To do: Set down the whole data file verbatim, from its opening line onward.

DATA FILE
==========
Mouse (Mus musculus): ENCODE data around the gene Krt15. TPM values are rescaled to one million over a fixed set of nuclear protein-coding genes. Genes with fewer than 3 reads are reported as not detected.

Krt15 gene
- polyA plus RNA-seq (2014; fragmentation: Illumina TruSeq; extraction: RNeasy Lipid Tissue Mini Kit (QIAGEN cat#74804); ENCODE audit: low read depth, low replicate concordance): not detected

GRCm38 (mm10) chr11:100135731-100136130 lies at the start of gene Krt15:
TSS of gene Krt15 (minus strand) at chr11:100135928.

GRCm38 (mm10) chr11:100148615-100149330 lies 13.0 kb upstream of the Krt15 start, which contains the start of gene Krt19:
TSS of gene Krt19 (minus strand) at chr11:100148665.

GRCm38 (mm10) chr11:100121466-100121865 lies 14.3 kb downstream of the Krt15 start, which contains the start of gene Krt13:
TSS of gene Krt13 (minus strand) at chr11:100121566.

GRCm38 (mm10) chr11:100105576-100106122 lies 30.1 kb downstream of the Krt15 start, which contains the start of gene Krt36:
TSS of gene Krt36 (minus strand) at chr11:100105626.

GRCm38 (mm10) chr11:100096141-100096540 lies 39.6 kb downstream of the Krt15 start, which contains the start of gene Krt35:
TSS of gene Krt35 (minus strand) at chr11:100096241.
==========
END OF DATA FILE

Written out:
Mouse (Mus musculus): ENCODE data around the gene Krt15. TPM values are rescaled to one million over a fixed set of nuclear protein-coding genes. Genes with fewer than 3 reads are reported as not detected.

Krt15 gene
- polyA plus RNA-seq (2014; fragmentation: Illumina TruSeq; extraction: RNeasy Lipid Tissue Mini Kit (QIAGEN cat#74804); ENCODE audit: low read depth, low replicate concordance): not detected

GRCm38 (mm10) chr11:100135731-100136130 lies at the start of gene Krt15:
TSS of gene Krt15 (minus strand) at chr11:100135928.

GRCm38 (mm10) chr11:100148615-100149330 lies 13.0 kb upstream of the Krt15 start, which contains the start of gene Krt19:
TSS of gene Krt19 (minus strand) at chr11:100148665.

GRCm38 (mm10) chr11:100121466-100121865 lies 14.3 kb downstream of the Krt15 start, which contains the start of gene Krt13:
TSS of gene Krt13 (minus strand) at chr11:100121566.

GRCm38 (mm10) chr11:100105576-100106122 lies 30.1 kb downstream of the Krt15 start, which contains the start of gene Krt36:
TSS of gene Krt36 (minus strand) at chr11:100105626.

GRCm38 (mm10) chr11:100096141-100096540 lies 39.6 kb downstream of the Krt15 start, which contains the start of gene Krt35:
TSS of gene Krt35 (minus strand) at chr11:100096241.